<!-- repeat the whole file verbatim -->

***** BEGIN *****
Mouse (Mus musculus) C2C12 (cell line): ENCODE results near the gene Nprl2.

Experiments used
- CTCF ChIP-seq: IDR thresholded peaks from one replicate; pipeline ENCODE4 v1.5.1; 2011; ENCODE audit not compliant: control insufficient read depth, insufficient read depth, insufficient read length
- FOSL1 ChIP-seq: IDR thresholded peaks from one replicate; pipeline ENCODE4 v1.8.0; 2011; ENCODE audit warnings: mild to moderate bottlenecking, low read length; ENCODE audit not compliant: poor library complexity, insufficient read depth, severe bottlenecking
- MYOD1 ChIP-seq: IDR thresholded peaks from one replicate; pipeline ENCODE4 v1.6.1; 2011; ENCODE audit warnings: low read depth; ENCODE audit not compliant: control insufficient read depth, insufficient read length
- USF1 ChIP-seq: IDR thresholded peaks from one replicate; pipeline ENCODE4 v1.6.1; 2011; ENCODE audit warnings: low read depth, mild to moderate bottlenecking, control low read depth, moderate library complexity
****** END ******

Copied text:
Mouse (Mus musculus) C2C12 (cell line): ENCODE results near the gene Nprl2.

Experiments used
- CTCF ChIP-seq: IDR thresholded peaks from one replicate; pipeline ENCODE4 v1.5.1; 2011; ENCODE audit not compliant: control insufficient read depth, insufficient read depth, insufficient read length
- FOSL1 ChIP-seq: IDR thresholded peaks from one replicate; pipeline ENCODE4 v1.8.0; 2011; ENCODE audit warnings: mild to moderate bottlenecking, low read length; ENCODE audit not compliant: poor library complexity, insufficient read depth, severe bottlenecking
- MYOD1 ChIP-seq: IDR thresholded peaks from one replicate; pipeline ENCODE4 v1.6.1; 2011; ENCODE audit warnings: low read depth; ENCODE audit not compliant: control insufficient read depth, insufficient read length
- USF1 ChIP-seq: IDR thresholded peaks from one replicate; pipeline ENCODE4 v1.6.1; 2011; ENCODE audit warnings: low read depth, mild to moderate bottlenecking, control low read depth, moderate library complexity